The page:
Each room in the hotel has a story. There was one woman I consider my daughter. She had been kidnapped by a cartel for one year and eight months. She ended up becoming part of the staff, and I saw the way she flourished. Seeing her handing out food with a smile from ear to ear was indescribable. She still calls me and says “How are you, mom?” 

One day, I said to God, “You made me a mother and you took away my children.” And he answered, “I’m taking care of yours, you take care of mine.”

A father and young child bend over the ground drawing with chalk. They have already drawn a large sun.
A parent and child draw with chalk at the triage hotel. For Rosa and her entire team, it is very important that children and their families find well-being. Every day they have different activities, including art sessions where they can express their creativity.
Photo: Paul Ratje

The challenges and dangers are constant 

As a migrant I know perfectly well that when we leave the comfort of our homes, we don’t do it because we want to. The challenges and the dangers are constant.  People are taken advantage of. They’re deceived, they experience every type of abuse—financial, physical, psychological.  

Everyone comes here with a dream. Unfortunately not everyone is blessed with a happy story.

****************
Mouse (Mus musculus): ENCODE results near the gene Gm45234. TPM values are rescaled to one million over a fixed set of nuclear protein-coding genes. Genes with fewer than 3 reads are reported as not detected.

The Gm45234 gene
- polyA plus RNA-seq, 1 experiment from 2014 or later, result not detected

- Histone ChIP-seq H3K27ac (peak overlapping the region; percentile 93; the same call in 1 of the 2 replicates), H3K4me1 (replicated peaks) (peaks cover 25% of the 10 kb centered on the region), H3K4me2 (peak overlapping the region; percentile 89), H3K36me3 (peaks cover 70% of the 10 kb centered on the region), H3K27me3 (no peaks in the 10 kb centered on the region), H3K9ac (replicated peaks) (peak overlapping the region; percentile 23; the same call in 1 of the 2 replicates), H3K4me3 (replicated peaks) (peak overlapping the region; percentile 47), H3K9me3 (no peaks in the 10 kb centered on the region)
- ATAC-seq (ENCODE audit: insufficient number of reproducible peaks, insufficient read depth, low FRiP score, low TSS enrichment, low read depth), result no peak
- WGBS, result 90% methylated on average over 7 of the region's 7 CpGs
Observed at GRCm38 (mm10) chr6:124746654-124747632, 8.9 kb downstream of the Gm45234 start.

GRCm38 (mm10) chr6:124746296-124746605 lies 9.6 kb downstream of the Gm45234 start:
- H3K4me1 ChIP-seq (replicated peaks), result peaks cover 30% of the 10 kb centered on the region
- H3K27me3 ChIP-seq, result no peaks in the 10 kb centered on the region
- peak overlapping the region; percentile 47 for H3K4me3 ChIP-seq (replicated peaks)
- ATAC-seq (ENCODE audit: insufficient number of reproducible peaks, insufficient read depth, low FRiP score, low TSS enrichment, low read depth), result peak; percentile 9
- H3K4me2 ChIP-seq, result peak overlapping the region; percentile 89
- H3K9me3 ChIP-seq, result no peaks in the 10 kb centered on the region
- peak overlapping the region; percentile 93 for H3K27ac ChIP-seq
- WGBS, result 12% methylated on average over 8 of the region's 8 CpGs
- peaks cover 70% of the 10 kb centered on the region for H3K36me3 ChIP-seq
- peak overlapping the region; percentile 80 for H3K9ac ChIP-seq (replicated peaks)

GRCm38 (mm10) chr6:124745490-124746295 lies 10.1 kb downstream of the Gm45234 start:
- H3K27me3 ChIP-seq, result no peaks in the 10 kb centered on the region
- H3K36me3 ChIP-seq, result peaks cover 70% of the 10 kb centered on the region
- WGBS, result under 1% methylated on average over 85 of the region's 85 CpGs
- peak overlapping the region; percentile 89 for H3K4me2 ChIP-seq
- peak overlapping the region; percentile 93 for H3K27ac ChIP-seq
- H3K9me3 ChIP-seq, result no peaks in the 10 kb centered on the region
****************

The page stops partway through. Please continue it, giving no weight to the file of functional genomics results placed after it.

I’ve seen many people leave here incomplete—they lost a leg or hand on their journey. They return to their country mutilated, not only their bodies, but also their souls. I know of couples, only one returns because the other was lost along the route—they couldn’t even find their bodies in the desert.  

To be exposed, to suffer, no one chooses that.  

Leaving a mark 

People are here [at the triage hotel] for a very short amount of time. The chances that they remember us are slim.  But I think we are a turning point. They arrive and many exclaim, “A bed!” They’ve never slept in a bed. Others say, “Hey, I’ve never eaten three meals, you’re making me fat.”  

Rosa, wearing a brown vest with large pockets, stands in front of the triage hotel she helps manage in Ciudad Juárez, Mexico. In the background, children draw with chalk on the ground with their parents while other adults converse.
Rosa at the triage hotel. "Everyone comes here with a dream," she says. "Unfortunately not everyone is blessed with a happy story."
Photo: Paul Ratje/IRC

I have had a warm experience in Juárez. I think that’s part of the journey, you arrive at a place that everyone sees as a desert, but the possibility exists to see a beautiful sunrise. 

That’s our goal—to leave mark, a good one, on each and every one of the people that pass through here.